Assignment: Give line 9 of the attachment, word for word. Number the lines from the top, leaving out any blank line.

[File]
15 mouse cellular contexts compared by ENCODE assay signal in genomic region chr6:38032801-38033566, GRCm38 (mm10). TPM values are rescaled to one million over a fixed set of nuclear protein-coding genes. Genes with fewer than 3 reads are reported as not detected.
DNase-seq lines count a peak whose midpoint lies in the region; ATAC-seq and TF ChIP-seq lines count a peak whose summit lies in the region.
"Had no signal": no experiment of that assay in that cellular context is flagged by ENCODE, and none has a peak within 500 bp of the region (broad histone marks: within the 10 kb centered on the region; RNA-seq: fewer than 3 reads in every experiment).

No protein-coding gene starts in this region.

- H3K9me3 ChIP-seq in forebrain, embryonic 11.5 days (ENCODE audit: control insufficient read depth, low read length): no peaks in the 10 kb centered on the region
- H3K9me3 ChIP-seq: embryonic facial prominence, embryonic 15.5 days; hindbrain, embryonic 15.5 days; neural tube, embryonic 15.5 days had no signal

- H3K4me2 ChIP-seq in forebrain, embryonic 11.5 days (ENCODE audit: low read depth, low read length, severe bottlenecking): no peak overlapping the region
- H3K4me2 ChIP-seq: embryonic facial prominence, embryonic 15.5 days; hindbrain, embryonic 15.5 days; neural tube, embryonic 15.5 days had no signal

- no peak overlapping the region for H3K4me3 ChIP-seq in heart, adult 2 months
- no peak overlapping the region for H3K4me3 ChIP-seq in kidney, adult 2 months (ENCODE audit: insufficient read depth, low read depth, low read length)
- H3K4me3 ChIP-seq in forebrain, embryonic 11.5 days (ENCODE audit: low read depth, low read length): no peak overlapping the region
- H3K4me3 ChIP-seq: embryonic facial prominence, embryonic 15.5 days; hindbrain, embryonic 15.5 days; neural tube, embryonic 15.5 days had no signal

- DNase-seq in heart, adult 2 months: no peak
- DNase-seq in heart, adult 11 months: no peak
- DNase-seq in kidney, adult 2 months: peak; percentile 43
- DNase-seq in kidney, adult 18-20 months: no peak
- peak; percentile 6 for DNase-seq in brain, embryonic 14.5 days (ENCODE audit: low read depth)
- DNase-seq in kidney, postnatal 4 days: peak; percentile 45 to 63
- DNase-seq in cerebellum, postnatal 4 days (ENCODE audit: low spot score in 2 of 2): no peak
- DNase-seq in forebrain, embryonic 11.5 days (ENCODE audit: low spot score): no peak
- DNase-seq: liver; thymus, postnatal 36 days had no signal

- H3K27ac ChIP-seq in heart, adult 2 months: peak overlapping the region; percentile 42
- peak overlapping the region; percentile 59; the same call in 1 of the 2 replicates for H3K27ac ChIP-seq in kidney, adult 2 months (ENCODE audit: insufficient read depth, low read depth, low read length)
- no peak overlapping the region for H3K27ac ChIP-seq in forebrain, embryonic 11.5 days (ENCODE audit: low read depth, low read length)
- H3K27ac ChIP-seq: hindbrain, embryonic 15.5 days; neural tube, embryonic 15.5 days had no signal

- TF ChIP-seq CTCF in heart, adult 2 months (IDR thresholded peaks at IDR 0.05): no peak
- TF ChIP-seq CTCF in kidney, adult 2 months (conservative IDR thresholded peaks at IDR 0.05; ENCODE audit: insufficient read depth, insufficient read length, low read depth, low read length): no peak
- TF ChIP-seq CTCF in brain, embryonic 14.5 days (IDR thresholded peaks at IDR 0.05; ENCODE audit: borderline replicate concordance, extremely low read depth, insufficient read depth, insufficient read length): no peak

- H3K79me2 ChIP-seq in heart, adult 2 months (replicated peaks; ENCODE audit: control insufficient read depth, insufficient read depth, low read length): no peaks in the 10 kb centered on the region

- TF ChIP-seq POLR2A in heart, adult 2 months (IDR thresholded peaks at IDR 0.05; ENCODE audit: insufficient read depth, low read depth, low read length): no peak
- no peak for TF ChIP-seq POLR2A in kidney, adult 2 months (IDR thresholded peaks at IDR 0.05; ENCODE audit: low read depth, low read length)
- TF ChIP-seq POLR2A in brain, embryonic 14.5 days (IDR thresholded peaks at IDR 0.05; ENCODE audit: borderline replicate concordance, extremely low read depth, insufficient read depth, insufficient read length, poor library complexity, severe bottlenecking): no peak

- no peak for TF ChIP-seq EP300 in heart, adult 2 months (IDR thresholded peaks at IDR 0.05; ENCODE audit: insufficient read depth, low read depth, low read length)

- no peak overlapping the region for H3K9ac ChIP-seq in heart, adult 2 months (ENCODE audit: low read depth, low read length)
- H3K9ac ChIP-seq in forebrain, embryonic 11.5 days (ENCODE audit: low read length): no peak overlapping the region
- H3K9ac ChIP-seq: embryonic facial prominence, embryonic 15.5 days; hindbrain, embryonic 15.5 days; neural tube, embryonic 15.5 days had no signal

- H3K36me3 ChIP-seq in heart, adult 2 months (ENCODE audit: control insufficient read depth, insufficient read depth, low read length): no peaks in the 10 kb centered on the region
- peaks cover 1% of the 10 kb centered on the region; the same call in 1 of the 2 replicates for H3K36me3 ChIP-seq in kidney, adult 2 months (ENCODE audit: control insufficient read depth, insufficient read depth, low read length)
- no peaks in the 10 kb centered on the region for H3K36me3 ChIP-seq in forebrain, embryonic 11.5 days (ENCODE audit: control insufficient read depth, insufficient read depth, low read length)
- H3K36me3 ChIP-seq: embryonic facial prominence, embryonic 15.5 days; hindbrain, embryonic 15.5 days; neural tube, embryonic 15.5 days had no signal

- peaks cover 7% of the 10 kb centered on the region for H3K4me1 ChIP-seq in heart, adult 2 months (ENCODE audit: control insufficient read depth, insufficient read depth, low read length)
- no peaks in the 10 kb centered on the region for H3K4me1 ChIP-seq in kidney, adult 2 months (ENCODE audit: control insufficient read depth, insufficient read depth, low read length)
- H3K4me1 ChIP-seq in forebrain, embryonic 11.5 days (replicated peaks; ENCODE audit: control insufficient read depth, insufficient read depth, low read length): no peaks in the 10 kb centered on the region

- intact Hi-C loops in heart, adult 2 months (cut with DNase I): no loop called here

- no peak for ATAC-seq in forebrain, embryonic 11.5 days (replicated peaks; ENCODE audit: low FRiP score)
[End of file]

- no peak overlapping the region for H3K4me3 ChIP-seq in heart, adult 2 months